John Cassidy blogged about the city's new bike lanes. He was annoyed that they made it harder for him to drive his Jaguar around Manhattan, and bemoaned the city's bicyclists as a privileged, insular aristocracy, a "faddist minority intent on foisting its bipedalist views on a disinterested or actively reluctant populace."
Welcome to the new urban order: the Jag-driving New Yorker columnist is a philistine better suited to the suburbs of Wichita. Meanwhile, the city's bicyclists are an entitled, imperial cabal cruising around on Trek Bellville three-speeds, an insidious locus of unchecked power and influence. How is this possible? [...]
The bicyclists-as-gentrifiers trope turns out to be more perception than reality, though. Over the last decade, the share of white bicyclists fell in proportion to riders of color. And ridership is remarkably equal across income groups. Part of the reason we don't see it this way is because all too often, bike infrastructure gets concentrated in tony areas. Look at a map of a city's bike lanes and bike-share stations and you'll have a perfect guide to the "good" neighborhoods. In many cities, writes Dave Feucht, editor of the bicycling blog Portlandize, "being able to get around by bicycle is seen as elitist because you have to have money in order to live in a part of the city where it's even possible to ride a bicycle." [...]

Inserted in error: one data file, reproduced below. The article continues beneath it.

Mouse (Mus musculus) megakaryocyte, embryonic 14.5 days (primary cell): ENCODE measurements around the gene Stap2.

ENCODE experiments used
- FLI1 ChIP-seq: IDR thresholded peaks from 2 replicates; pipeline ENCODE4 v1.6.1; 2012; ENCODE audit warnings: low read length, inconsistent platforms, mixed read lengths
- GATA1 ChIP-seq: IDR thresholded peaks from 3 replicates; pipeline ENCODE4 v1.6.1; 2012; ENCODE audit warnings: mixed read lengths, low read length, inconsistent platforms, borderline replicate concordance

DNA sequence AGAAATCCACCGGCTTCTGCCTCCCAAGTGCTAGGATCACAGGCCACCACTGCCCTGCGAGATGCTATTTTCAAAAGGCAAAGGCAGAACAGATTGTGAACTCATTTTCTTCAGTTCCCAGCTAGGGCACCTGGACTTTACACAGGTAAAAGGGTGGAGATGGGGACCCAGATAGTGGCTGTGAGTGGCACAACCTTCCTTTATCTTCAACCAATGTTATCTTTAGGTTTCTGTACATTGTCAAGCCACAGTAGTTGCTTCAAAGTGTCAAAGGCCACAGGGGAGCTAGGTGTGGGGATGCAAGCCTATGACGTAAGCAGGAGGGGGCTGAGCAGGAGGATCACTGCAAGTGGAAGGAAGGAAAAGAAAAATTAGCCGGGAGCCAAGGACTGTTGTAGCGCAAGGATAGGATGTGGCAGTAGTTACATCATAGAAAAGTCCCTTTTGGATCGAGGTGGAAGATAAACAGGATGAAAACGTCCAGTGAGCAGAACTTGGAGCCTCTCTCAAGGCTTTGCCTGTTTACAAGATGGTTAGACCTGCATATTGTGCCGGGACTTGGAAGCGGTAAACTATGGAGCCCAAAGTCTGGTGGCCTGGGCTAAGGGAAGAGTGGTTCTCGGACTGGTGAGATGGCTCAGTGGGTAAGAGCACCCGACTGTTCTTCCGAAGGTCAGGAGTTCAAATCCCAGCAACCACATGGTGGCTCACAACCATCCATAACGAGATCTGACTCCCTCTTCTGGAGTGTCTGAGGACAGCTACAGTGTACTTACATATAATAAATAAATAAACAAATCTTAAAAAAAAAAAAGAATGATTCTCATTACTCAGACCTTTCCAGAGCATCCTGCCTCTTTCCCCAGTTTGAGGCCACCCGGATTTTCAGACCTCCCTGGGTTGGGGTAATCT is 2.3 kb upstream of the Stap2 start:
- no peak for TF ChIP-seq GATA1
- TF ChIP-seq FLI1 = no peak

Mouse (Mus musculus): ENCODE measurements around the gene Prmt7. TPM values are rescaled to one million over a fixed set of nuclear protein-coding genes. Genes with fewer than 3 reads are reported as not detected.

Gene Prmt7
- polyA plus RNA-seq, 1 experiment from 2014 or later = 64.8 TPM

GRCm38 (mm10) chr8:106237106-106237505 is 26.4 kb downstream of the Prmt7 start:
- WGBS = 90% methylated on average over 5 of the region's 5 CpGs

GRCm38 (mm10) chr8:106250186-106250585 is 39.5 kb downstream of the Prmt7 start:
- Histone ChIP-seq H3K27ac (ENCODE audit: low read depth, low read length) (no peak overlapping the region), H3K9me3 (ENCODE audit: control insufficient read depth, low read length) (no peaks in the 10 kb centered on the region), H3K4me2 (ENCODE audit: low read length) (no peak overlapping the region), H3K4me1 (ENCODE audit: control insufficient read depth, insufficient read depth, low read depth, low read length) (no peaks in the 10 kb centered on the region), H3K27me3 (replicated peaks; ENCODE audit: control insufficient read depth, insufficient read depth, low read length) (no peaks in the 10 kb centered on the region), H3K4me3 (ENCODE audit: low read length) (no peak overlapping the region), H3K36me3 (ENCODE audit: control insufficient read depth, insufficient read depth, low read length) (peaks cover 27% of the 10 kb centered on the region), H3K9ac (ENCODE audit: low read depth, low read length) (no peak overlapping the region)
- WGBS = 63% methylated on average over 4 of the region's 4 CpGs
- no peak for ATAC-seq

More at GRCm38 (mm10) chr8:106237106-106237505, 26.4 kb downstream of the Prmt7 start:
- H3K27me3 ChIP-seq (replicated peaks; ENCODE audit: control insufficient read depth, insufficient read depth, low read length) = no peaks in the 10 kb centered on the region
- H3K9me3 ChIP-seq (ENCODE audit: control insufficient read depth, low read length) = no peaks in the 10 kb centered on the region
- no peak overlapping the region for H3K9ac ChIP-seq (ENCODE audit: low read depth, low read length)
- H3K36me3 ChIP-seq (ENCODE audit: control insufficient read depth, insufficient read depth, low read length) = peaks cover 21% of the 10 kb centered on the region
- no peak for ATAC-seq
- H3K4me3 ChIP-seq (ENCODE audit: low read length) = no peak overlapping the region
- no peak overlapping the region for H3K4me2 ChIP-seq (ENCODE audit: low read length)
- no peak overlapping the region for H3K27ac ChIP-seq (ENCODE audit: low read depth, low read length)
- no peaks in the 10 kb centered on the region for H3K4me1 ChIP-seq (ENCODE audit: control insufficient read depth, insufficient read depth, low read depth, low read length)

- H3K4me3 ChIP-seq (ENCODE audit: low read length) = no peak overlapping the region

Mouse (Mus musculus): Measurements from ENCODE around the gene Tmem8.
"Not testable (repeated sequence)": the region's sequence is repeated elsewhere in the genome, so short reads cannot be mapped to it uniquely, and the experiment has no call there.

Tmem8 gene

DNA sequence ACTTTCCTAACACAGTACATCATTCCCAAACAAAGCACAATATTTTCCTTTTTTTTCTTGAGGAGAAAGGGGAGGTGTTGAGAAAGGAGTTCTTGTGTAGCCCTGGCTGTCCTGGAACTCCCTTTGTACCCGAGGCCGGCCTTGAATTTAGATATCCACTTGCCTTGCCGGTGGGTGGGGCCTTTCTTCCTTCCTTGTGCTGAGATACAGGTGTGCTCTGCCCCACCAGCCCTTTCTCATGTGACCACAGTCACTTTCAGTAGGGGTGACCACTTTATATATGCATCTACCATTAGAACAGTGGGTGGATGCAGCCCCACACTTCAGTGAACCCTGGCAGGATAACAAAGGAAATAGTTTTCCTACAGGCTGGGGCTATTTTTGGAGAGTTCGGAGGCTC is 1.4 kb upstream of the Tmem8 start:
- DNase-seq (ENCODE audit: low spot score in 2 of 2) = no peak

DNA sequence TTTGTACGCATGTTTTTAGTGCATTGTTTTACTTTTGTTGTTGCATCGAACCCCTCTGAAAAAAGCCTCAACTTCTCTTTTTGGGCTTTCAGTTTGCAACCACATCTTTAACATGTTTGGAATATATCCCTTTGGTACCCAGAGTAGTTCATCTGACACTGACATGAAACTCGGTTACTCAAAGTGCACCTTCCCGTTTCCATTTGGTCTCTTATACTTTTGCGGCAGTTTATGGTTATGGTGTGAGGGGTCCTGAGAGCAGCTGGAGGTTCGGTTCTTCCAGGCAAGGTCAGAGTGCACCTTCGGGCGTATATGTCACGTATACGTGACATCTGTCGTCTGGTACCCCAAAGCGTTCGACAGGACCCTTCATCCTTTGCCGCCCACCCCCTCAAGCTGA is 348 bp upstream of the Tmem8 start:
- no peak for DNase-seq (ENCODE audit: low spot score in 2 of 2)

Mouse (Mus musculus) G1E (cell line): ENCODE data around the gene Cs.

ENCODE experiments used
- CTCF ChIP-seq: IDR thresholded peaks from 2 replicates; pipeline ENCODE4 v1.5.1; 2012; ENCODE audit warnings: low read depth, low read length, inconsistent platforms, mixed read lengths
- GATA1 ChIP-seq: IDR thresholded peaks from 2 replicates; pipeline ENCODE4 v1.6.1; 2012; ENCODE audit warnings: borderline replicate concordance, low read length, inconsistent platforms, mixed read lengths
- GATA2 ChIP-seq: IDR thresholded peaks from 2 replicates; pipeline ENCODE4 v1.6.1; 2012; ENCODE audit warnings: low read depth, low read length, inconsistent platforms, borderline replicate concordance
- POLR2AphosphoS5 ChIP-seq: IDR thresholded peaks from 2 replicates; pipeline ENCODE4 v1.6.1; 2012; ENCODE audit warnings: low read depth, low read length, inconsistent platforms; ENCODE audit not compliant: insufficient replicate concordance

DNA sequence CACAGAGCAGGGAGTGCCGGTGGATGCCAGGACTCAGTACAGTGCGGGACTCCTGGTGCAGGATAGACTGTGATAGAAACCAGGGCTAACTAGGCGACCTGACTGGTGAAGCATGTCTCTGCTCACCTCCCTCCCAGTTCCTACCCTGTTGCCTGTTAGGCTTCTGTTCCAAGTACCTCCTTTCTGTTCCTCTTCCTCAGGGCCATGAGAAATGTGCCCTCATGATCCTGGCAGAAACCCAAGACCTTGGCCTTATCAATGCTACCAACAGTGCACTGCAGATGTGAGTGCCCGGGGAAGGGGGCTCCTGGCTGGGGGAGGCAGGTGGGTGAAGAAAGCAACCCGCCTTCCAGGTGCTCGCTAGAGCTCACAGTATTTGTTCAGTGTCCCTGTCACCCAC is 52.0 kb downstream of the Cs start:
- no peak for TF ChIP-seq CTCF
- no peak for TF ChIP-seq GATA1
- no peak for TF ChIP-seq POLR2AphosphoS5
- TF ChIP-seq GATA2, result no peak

Railing against bikes, in fact, became a great way to sell papers. A hundred years ago, newspapers ginned up scare stories about the threat that hapless women on bicycles posed to pedestrians. Today, old-school tabloids like the New York Post have found that the bicyclists-versus-everyone narrative still resonates. In Op-Eds with titles like "Bike-Lane Bloodbath," bicycles are portrayed as weaponized toys, and isolated accidents are held up as proof that bicycles are an urban menace. Last week in San Francisco, a 23-year-old bicyclist was charged with misdemeanor vehicular manslaughter for striking and killing a pedestrian -- a tragic incident, but one that occurred in a city where 800 pedestrians are hit by cars every year. Still, the story was front-page news, sparking an online uproar.
[Omitted headline that ends in a question mark]
Ever since hearing, "If a headline ends in a question mark, the answer is always 'No'", I find that in my internal dialog, "?" in a headline is actually pronounced as "NO!"
Thank you, voice inside my head.